March 6, 2017
Required by the Moving Ahead for Progress in the 21st Century Act of 2012
Vulnerabilities Exist in Implementing Initiatives Under MAP-21 Subtitle C To Accelerate Project Delivery
The Moving Ahead for Progress in the 21st Century Act of 2012 (MAP-21) was the first long-term surface transportation authorization enacted since 2005. The act’s Subtitle C requires DOT to implement initiatives to accelerate delivery of projects funded by FHWA and FTA, and to report to Congress on the initiatives’ progress. In 2015, the Fixing America’s Surface Transportation Act (FAST Act) reauthorized and changed some of the MAP-21 initiatives. MAP-21 also requires us to assess the Department’s implementation of these initiatives and submit an initial and final report to Congress. This final report presents the results of our latest audit to assess DOT’s progress. DOT developed a plan with 42 actions to meet Subtitle C requirements (Sections 1301-1321 and 1323). Our audit objectives were to (1) provide the status of DOT’s actions to carry out MAP-21 Subtitle C provisions and (2) identify possible vulnerabilities in DOT’s implementation of these actions.
DOT has completed 27 of its 42 planned actions for implementation of Subtitle C, including issuance of rulemakings, guidance, and reports. However, the Department has had to delay full implementation because it must revise a large number of these actions to comply with the FAST Act. These delays could impact the Department’s ability to achieve MAP-21’s intended benefits, such as accelerating project delivery, reducing costs, and more efficient and effective planning, design, engineering, construction, and financing of transportation projects. DOT also has not established target completion dates for 7 of the remaining 38 planned actions.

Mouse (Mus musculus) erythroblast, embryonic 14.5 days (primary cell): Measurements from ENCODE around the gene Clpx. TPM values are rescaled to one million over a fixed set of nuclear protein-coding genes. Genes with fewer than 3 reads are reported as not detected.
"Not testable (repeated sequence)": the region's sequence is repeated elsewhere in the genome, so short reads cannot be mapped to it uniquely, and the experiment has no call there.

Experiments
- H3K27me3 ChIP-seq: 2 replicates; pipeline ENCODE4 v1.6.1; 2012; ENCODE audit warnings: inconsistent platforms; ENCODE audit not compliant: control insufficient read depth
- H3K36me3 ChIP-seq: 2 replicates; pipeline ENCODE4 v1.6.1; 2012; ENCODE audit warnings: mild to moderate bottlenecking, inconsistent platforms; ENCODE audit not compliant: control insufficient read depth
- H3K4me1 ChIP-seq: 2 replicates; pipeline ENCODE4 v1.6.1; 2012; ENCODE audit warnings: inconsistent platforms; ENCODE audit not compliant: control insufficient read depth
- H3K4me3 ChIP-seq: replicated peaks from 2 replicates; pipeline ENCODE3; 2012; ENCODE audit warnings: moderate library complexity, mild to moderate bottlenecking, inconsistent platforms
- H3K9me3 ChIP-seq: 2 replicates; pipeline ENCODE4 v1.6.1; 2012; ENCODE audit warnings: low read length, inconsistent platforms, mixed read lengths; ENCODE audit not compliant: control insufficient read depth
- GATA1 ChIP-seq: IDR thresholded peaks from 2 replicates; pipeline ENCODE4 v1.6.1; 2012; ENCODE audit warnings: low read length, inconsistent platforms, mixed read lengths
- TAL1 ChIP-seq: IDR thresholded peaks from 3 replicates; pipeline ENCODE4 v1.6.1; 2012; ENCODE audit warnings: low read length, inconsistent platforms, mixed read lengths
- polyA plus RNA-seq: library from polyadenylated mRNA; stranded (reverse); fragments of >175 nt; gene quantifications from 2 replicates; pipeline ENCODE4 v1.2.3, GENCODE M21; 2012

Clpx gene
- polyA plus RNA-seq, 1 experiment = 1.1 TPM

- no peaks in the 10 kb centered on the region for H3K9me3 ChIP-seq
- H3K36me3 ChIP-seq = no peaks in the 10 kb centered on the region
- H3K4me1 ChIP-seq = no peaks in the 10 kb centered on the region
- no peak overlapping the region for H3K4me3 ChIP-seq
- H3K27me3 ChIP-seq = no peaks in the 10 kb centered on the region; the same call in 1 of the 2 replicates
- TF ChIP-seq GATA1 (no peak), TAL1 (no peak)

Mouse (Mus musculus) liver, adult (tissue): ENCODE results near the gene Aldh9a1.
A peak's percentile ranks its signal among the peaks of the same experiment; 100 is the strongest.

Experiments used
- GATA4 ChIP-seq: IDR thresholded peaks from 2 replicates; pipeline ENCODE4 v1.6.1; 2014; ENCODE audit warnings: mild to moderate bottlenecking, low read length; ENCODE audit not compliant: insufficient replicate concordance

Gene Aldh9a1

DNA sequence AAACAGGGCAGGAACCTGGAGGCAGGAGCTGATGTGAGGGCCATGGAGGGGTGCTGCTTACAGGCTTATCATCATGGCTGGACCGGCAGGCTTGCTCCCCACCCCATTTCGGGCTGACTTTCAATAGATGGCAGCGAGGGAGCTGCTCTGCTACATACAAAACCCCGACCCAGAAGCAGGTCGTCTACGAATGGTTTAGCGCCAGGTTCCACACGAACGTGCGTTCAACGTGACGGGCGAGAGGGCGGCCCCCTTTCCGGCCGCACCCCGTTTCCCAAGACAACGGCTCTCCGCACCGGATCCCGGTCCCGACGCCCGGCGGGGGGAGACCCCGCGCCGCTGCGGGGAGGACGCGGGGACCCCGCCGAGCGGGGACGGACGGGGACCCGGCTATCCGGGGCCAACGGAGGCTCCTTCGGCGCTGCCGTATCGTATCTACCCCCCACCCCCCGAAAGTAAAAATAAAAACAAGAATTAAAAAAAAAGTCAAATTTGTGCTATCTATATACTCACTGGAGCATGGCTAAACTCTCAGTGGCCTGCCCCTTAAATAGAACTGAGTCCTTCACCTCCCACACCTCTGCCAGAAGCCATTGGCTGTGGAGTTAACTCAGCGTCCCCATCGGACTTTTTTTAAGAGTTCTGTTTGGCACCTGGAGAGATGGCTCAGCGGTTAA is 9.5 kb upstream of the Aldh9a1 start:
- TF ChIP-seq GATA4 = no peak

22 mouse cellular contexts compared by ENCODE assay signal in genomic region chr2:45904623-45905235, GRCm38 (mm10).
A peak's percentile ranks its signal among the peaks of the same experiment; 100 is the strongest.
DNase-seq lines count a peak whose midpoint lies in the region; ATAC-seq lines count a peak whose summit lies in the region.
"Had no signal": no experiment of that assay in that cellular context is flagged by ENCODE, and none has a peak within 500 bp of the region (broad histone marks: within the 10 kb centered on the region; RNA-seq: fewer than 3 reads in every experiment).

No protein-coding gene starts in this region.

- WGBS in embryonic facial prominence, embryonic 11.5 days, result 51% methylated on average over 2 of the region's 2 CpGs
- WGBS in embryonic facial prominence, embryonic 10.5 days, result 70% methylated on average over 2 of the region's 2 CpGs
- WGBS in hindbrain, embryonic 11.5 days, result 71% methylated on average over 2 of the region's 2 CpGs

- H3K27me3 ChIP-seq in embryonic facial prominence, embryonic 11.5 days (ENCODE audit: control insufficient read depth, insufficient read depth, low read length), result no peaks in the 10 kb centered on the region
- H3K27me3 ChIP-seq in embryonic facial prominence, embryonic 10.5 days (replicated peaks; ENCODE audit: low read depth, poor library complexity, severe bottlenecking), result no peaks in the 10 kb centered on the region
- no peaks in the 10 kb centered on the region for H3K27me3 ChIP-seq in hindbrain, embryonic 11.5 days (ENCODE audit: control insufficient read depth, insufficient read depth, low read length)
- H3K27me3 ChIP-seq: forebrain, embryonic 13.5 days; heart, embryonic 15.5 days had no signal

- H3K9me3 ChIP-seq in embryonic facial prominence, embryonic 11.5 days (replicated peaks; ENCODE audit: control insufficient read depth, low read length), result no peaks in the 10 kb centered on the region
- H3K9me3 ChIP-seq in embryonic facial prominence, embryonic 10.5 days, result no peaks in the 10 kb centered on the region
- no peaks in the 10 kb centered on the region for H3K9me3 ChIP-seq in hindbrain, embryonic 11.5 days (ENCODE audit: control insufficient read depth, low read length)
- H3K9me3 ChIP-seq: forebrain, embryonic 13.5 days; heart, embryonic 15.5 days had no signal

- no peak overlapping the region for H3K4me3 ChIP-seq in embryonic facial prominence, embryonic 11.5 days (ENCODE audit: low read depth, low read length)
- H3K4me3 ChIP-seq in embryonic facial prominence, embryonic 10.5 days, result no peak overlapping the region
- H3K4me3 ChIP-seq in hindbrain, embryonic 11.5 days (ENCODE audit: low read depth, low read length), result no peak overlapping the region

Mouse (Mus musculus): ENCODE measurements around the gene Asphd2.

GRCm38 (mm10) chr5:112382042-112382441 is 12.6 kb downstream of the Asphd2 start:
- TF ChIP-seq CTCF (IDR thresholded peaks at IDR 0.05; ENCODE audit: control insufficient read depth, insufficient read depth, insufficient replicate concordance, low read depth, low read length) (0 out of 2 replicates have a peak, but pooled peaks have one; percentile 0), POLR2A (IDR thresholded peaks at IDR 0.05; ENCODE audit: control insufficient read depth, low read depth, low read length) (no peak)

Vulnerabilities exist in FHWA’s implementation of planned actions for certain Subtitle C initiatives. FHWA does not require sufficient documentation as part of its implementation of Section 1304—Innovative Project Delivery Methods. The Agency also does not assess the effectiveness of the Surface Transportation Project Delivery program, and has not established a process to implement required reporting on categorical exclusions to Congress in 2017. Lastly, low State participation may affect implementation of certain initiatives, such as States’ assumption of the Federal role under the NEPA process and use of innovative projects. Several factors affecting participation rates are States’ frequent use of categorical exclusions instead of environmental reviews, lack of financial incentives, reluctance to assume Federal roles, and use of existing processes. These vulnerabilities in the implementation of Subtitle C could inhibit achievement of the benefits of accelerated project delivery initiative. DOT concurred with our five recommendations.